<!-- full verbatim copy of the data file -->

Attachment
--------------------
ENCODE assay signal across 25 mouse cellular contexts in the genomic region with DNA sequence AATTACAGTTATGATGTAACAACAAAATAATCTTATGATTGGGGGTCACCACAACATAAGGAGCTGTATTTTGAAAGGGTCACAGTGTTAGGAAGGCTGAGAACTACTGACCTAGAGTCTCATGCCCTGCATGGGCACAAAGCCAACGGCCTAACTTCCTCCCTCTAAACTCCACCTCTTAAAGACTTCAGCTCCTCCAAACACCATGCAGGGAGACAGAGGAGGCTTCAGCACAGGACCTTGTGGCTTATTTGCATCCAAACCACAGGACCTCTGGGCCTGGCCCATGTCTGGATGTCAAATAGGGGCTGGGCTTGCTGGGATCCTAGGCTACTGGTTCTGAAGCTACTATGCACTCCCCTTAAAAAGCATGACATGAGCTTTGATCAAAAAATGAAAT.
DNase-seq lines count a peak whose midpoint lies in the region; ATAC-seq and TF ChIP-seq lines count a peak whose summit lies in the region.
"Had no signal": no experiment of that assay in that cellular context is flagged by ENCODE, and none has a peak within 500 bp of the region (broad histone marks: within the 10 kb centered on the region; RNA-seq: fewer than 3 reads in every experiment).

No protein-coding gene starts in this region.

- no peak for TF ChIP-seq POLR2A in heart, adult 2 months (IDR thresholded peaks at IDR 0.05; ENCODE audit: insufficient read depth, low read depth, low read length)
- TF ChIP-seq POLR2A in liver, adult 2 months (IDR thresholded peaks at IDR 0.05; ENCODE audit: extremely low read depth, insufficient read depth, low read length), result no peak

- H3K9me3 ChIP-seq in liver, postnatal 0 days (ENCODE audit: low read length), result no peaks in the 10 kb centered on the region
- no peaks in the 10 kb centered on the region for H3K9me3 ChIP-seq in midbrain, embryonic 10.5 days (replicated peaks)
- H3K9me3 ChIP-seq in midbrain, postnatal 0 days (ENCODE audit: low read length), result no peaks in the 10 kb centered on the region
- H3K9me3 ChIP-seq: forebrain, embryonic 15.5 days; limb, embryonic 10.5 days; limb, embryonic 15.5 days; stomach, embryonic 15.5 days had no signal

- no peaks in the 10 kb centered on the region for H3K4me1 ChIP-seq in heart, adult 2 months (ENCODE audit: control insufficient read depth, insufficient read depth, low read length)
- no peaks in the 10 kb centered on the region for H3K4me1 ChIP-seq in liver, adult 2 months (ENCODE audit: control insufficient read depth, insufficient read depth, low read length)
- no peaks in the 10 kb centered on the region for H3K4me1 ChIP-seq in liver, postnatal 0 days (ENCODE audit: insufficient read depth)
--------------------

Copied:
ENCODE assay signal across 25 mouse cellular contexts in the genomic region with DNA sequence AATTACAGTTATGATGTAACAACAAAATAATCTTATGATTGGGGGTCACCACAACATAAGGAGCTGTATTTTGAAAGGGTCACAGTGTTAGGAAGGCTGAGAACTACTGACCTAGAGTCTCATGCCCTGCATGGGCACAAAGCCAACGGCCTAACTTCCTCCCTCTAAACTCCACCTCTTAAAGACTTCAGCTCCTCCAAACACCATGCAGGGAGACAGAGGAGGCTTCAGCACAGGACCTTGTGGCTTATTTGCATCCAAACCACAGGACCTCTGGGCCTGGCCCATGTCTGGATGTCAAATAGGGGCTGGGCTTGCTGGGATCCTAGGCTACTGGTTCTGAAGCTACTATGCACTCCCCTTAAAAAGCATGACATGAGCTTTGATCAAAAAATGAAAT.
DNase-seq lines count a peak whose midpoint lies in the region; ATAC-seq and TF ChIP-seq lines count a peak whose summit lies in the region.
"Had no signal": no experiment of that assay in that cellular context is flagged by ENCODE, and none has a peak within 500 bp of the region (broad histone marks: within the 10 kb centered on the region; RNA-seq: fewer than 3 reads in every experiment).

No protein-coding gene starts in this region.

- no peak for TF ChIP-seq POLR2A in heart, adult 2 months (IDR thresholded peaks at IDR 0.05; ENCODE audit: insufficient read depth, low read depth, low read length)
- TF ChIP-seq POLR2A in liver, adult 2 months (IDR thresholded peaks at IDR 0.05; ENCODE audit: extremely low read depth, insufficient read depth, low read length), result no peak

- H3K9me3 ChIP-seq in liver, postnatal 0 days (ENCODE audit: low read length), result no peaks in the 10 kb centered on the region
- no peaks in the 10 kb centered on the region for H3K9me3 ChIP-seq in midbrain, embryonic 10.5 days (replicated peaks)
- H3K9me3 ChIP-seq in midbrain, postnatal 0 days (ENCODE audit: low read length), result no peaks in the 10 kb centered on the region
- H3K9me3 ChIP-seq: forebrain, embryonic 15.5 days; limb, embryonic 10.5 days; limb, embryonic 15.5 days; stomach, embryonic 15.5 days had no signal

- no peaks in the 10 kb centered on the region for H3K4me1 ChIP-seq in heart, adult 2 months (ENCODE audit: control insufficient read depth, insufficient read depth, low read length)
- no peaks in the 10 kb centered on the region for H3K4me1 ChIP-seq in liver, adult 2 months (ENCODE audit: control insufficient read depth, insufficient read depth, low read length)
- no peaks in the 10 kb centered on the region for H3K4me1 ChIP-seq in liver, postnatal 0 days (ENCODE audit: insufficient read depth)